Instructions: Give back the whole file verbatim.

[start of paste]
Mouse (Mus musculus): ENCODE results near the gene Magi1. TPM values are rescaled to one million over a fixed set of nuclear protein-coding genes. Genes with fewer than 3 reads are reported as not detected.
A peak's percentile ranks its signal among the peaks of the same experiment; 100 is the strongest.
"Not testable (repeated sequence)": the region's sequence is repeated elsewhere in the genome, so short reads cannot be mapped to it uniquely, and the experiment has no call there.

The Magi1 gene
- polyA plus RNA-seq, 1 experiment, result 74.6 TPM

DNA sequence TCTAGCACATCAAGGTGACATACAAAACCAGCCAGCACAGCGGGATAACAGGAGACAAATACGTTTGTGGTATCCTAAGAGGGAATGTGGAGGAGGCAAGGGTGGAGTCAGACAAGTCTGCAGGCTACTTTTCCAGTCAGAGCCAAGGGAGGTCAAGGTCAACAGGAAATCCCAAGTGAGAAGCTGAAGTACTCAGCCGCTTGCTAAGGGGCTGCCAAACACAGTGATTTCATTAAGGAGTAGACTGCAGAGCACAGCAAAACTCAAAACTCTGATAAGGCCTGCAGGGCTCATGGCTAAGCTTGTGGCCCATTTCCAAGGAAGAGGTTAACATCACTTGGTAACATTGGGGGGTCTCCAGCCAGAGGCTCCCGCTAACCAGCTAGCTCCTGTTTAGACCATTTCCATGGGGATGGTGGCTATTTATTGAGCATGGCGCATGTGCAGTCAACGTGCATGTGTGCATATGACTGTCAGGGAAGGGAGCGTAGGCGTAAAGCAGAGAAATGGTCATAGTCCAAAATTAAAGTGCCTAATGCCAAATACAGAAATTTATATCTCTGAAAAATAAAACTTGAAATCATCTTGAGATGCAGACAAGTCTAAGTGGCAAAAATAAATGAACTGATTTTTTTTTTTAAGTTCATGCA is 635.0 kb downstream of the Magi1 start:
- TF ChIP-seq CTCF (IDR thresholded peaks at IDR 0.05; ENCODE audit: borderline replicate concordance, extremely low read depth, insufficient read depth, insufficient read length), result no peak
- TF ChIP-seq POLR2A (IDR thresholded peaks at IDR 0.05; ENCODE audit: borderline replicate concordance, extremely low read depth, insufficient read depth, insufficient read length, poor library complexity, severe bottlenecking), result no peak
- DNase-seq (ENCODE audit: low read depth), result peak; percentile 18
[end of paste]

Mouse (Mus musculus): ENCODE results near the gene Magi1. TPM values are rescaled to one million over a fixed set of nuclear protein-coding genes. Genes with fewer than 3 reads are reported as not detected.
A peak's percentile ranks its signal among the peaks of the same experiment; 100 is the strongest.
"Not testable (repeated sequence)": the region's sequence is repeated elsewhere in the genome, so short reads cannot be mapped to it uniquely, and the experiment has no call there.

The Magi1 gene
- polyA plus RNA-seq, 1 experiment, result 74.6 TPM

DNA sequence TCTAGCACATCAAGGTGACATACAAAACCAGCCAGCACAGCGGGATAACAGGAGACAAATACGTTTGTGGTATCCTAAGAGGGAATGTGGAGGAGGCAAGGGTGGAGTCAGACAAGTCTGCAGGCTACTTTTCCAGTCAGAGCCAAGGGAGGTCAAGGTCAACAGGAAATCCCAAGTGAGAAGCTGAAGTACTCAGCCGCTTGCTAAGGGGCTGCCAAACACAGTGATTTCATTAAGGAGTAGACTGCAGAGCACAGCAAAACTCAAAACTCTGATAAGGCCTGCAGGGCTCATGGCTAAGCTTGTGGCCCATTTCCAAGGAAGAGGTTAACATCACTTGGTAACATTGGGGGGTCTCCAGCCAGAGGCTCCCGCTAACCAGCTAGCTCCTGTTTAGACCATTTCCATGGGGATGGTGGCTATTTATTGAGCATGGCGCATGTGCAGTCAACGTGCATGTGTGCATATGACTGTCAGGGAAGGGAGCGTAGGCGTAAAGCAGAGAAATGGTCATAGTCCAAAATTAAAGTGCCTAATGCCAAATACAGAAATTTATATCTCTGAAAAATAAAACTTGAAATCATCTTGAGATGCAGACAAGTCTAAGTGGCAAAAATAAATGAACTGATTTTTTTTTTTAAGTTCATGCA is 635.0 kb downstream of the Magi1 start:
- TF ChIP-seq CTCF (IDR thresholded peaks at IDR 0.05; ENCODE audit: borderline replicate concordance, extremely low read depth, insufficient read depth, insufficient read length), result no peak
- TF ChIP-seq POLR2A (IDR thresholded peaks at IDR 0.05; ENCODE audit: borderline replicate concordance, extremely low read depth, insufficient read depth, insufficient read length, poor library complexity, severe bottlenecking), result no peak
- DNase-seq (ENCODE audit: low read depth), result peak; percentile 18